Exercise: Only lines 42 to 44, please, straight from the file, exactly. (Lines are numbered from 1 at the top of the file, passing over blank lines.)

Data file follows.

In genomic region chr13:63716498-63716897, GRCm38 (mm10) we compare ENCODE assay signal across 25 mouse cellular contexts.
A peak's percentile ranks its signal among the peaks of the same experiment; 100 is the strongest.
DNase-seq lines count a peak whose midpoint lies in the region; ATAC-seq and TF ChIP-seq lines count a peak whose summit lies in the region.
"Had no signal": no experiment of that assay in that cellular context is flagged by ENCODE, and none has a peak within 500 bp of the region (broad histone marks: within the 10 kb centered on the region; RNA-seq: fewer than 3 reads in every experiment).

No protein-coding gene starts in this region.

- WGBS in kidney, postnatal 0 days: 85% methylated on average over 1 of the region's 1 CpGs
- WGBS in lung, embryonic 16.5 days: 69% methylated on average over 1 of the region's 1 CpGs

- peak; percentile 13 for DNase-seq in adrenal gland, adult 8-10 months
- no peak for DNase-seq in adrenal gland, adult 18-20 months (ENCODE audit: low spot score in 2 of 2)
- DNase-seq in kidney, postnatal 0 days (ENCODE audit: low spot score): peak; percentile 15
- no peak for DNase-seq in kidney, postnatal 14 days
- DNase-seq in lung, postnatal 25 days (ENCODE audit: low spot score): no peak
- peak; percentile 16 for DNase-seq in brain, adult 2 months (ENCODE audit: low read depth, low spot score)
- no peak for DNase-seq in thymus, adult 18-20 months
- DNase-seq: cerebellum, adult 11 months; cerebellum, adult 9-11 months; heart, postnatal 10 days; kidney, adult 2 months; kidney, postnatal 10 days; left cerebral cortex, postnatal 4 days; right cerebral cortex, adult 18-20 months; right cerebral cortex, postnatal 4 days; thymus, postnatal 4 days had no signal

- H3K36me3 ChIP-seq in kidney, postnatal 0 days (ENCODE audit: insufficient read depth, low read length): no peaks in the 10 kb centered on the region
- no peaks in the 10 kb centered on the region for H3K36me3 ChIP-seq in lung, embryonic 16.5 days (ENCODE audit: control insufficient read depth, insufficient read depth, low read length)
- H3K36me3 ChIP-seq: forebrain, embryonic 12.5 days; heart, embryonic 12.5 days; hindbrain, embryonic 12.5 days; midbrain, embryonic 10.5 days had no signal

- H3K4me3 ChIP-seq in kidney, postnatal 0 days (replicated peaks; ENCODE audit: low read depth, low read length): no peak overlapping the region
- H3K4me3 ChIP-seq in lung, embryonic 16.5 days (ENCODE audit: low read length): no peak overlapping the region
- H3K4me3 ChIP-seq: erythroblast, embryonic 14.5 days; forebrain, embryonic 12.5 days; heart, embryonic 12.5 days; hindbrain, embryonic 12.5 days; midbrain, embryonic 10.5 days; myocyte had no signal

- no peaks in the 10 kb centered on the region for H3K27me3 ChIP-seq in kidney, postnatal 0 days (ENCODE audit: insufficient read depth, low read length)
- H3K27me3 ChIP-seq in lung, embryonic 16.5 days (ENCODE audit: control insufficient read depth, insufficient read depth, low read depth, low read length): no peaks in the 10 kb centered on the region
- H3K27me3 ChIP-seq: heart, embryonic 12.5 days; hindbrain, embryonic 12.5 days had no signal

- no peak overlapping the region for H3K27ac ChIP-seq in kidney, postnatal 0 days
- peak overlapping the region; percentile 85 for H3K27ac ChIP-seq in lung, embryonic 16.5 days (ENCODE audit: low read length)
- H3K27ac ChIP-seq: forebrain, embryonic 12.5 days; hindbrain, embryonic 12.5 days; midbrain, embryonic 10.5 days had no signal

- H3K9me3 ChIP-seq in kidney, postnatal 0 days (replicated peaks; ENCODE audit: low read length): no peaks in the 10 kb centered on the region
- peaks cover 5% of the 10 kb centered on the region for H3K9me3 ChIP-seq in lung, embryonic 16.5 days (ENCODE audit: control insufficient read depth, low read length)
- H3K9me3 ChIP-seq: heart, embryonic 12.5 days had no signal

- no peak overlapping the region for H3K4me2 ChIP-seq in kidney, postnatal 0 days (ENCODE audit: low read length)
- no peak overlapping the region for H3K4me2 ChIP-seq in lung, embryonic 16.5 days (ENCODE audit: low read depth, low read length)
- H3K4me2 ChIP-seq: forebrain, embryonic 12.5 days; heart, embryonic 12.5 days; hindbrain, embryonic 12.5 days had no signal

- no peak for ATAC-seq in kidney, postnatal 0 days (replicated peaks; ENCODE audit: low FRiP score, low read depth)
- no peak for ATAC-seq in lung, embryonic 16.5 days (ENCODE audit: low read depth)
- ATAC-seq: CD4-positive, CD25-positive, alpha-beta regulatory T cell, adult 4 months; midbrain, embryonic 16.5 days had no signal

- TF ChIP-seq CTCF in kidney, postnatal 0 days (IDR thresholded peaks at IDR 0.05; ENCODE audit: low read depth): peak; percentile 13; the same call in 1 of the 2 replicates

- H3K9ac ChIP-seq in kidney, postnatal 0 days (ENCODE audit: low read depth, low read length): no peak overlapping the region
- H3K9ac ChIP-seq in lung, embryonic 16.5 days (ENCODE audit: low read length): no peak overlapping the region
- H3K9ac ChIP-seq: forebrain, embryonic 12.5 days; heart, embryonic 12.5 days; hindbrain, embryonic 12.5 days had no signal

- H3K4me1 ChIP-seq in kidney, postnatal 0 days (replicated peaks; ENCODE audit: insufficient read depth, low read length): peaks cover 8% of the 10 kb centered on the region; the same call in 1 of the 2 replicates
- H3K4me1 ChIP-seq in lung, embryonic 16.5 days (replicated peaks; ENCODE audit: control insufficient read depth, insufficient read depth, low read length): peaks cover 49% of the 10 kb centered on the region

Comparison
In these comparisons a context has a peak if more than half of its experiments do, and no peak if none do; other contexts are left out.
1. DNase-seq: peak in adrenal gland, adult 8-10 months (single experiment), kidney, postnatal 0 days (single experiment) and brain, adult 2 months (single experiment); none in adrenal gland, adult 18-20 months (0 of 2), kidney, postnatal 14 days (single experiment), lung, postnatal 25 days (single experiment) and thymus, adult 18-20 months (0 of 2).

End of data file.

- H3K4me1 ChIP-seq in lung, embryonic 16.5 days (replicated peaks; ENCODE audit: control insufficient read depth, insufficient read depth, low read length): peaks cover 49% of the 10 kb centered on the region

Comparison
In these comparisons a context has a peak if more than half of its experiments do, and no peak if none do; other contexts are left out.